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Eric Berry's act of kindness caught on Facebook, but that's not his motivation

"Sometimes I just feel like doing a good deed," Eric Berry said. "I just do it and I don't think about it twice." Denny Medley/USA TODAY Sports

KANSAS CITY, Mo. -- Kansas City Chiefs safety Eric Berry was in his college hometown of Knoxville, Tennessee, last week to speak at a sports awards banquet when he did what he said he has done many times before. He bought a meal at a restaurant for three homeless people he spotted on the way.

The only thing different this time is that the incident became public when a bystander recognized Berry and posted something to her Facebook account.

"It's nothing new," Berry said after Chiefs practice Tuesday. "It's just something I learned from my parents. They always talk about how blessed you are and always taking other people into consideration. That's just it, not always thinking about yourself, trying to put somebody else before you. That's just something I've always done.

"I just happened to see them, just asked them if they were hungry and if they wanted something to eat. I asked them what they wanted, got it and brought it back. The dude, one of the guys, asked me to pray for him, so I just prayed for him."

Asked for a ballpark figure on how many meals he has purchased for the homeless, Berry said, "I don't know. I just do it."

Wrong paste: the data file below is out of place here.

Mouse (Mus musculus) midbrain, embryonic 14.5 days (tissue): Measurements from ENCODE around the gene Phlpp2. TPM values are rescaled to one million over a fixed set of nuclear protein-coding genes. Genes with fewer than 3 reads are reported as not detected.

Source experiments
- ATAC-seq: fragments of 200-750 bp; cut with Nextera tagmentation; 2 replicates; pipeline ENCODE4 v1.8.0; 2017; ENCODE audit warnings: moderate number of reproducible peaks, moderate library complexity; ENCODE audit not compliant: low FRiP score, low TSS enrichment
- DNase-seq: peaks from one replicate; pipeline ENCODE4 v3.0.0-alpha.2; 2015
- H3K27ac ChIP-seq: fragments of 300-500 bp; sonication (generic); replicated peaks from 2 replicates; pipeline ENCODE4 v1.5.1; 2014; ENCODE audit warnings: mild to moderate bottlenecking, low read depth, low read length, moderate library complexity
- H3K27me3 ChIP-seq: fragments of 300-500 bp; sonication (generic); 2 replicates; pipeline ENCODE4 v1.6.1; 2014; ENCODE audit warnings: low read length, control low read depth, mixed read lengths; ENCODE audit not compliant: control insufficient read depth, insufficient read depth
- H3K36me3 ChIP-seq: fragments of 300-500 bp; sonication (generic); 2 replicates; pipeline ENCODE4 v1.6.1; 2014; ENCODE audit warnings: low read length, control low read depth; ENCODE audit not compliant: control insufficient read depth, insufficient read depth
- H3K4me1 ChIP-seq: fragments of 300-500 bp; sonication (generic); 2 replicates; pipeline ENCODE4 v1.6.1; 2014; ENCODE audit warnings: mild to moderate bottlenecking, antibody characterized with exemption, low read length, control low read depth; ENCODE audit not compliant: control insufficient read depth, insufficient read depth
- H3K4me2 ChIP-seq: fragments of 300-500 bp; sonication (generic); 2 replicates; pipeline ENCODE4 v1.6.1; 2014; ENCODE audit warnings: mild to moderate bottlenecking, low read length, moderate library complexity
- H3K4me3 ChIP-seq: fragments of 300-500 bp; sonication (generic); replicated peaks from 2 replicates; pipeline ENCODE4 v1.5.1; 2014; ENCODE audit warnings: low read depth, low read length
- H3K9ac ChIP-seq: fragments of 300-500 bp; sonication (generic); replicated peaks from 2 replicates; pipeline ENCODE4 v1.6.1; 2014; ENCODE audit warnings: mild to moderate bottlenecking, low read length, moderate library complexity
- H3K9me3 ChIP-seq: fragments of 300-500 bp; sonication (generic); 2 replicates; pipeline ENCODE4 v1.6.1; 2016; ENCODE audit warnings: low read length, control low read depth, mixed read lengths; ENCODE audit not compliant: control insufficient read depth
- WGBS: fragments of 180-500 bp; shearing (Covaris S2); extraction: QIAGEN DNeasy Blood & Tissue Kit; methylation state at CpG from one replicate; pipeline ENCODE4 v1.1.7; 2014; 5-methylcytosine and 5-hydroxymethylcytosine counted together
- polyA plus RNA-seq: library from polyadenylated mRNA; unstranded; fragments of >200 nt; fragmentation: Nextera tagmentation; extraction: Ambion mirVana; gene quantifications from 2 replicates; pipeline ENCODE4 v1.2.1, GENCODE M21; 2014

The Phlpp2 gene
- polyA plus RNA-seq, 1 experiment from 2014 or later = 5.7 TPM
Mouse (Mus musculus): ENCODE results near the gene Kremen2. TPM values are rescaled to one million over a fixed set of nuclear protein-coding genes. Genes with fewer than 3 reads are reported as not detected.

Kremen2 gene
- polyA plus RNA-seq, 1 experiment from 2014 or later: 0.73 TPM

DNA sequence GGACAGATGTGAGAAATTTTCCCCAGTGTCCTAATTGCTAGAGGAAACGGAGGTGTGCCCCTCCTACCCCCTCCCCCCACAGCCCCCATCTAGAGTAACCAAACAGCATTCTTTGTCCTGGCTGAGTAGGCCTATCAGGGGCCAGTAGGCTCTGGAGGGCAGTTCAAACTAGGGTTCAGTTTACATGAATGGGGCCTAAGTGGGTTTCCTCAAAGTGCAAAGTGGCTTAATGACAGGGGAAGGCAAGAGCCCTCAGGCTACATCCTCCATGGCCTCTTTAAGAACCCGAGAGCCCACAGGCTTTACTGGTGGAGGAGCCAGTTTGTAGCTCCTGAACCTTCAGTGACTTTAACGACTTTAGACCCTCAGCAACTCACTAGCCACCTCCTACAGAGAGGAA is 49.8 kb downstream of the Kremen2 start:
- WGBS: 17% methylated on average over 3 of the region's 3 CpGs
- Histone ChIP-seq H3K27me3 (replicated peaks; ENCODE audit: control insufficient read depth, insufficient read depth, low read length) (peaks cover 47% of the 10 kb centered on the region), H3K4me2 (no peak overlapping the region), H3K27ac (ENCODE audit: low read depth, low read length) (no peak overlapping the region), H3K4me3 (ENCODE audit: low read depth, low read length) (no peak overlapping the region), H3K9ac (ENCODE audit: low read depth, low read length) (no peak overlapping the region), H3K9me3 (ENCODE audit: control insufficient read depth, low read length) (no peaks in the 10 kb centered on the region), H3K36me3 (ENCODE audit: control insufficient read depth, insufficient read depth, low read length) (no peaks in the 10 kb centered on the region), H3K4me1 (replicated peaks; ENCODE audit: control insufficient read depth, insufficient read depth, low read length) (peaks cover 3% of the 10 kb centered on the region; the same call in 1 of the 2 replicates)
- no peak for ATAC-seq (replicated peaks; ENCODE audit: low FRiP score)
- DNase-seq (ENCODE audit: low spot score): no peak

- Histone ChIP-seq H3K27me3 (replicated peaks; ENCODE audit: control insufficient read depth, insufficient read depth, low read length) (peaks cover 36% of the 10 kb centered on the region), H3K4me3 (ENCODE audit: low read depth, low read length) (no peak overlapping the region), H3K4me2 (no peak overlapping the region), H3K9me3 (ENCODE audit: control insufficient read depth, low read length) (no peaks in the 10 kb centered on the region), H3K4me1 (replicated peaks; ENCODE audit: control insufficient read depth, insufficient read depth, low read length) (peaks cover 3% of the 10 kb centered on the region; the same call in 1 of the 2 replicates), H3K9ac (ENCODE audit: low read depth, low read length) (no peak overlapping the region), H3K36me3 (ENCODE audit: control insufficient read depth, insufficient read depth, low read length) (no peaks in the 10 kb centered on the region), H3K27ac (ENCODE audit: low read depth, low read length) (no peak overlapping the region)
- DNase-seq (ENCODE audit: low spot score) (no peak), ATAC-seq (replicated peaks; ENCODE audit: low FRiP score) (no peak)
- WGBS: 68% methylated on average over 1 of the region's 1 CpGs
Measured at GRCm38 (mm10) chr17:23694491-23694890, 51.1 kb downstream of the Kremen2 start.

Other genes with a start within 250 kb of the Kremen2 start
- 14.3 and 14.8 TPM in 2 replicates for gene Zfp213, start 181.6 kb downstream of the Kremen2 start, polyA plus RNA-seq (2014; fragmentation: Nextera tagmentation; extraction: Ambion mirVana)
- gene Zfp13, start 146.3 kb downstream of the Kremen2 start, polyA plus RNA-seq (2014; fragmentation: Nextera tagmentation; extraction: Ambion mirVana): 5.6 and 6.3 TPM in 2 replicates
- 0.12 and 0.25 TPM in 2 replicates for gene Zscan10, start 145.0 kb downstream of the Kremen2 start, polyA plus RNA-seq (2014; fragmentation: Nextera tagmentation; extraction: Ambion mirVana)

Berry was sooner or later bound to get caught in the act. His list of community service was long enough that he was the Chiefs' nominee in 2015 for NFL Man of the Year. He served as an inspiration for countless people when he returned to play for the Chiefs in 2015 after a bout with lymphoma.

Berry's selflessness might have started with his parents, but he was also inspired by Chiefs safety Daniel Sorensen.

"He was like, 'Don't hesitate to do a good deed. If you feel like doing a good deed, don't second-guess it. Just go ahead and do it,'" Berry said. "Sometimes I just feel like doing a good deed. I just do it, and I don't think about it twice."

Berry acknowledged he was surprise when his latest incident became public.

"I don't do it for the attention," Berry said. "I do it to better myself and just give back. That's what you should do it for. If somebody looks at it and is like, 'Hey, maybe I should help feed a homeless person today' or something like that, it's cool.

"I just feel like that's what you're supposed to do when you've got the chance."